If the college allows this, I would suggest highschool junior/seniors should do an over-night stay with a student at that college so that they can attend classes and get a feel for the social life of the campus. As for making the most of the college experience, I would recommend just getting out there and doing what you enjoy most. Join clubs, sports, study groups, greek life, or whatever it is that you enjoy to do because soon you will be friends with kindred spirits.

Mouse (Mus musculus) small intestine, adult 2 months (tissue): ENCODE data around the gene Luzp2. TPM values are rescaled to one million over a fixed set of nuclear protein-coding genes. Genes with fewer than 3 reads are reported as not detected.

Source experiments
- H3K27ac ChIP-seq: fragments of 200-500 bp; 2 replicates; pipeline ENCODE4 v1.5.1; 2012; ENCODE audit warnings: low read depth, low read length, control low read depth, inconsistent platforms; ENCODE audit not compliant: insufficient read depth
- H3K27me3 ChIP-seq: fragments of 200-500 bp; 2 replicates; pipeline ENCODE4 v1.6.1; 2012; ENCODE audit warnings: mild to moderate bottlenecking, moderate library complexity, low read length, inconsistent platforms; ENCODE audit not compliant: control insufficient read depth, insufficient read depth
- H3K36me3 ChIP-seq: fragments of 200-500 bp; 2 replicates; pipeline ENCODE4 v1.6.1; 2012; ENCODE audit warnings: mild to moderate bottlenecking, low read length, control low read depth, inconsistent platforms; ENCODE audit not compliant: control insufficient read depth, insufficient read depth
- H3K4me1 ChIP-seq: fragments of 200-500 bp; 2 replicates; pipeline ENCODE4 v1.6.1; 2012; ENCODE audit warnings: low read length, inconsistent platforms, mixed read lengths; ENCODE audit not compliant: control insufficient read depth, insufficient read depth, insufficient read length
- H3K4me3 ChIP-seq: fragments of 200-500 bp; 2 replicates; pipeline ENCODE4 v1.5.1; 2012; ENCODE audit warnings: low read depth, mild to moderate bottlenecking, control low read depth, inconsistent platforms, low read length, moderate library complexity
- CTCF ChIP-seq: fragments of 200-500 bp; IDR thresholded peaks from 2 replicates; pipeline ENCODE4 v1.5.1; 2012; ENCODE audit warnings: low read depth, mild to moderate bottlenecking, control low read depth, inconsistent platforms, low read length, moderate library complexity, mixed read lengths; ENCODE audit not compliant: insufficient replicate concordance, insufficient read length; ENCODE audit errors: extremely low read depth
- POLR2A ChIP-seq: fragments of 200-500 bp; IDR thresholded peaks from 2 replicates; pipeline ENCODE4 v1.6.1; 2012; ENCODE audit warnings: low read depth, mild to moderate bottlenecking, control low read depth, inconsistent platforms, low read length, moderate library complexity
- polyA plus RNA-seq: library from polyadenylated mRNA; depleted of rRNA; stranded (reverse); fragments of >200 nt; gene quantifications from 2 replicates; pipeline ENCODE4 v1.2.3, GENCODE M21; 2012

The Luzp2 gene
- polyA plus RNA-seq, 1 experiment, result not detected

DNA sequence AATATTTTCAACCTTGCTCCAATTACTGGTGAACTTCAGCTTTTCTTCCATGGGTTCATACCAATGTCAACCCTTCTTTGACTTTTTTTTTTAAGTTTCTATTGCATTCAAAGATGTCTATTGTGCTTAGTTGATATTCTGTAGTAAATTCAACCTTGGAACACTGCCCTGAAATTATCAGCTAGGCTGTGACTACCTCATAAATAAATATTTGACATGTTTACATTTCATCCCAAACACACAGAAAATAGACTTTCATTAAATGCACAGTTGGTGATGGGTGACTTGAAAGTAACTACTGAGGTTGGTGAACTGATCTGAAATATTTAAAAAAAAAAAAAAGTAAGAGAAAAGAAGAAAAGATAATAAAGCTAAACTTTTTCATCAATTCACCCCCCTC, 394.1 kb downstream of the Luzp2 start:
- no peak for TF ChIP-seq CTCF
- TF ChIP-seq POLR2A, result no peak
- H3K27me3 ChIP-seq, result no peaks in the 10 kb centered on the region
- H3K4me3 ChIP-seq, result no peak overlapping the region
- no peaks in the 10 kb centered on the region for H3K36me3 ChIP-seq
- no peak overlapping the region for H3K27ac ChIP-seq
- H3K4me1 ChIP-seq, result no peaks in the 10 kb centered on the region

I would tell parents of prospective students to focus primarily on two things: their child's wish and their capacity to launch that wish into reality. Allow your student to own this decision; the more control he/she has over it, the more likely it is that he/she will be happy. Obviously things don't work out sometimes, and perhaps your student will be one of the unlucky ones who transfers after their freshman year; nevertheless, part of maturing is taking on greater responsibility, and for many high school seniors choosing where they attend college is the first major life decision they can make completely independent of others' influence. Allow them that opportunity! To the student I would say this: simplicity and organization are musts. Analyze your financial aid packages and weigh your options, but in the end go with your gut; chances are you won't regret it. Once you get there, have a bodacious time...but don't allow your fun to be saturated with partying, drinking, and shirking your work. Don't forget that college is first and foremost a continuation of your education; don't lose sight on your purpose for being there.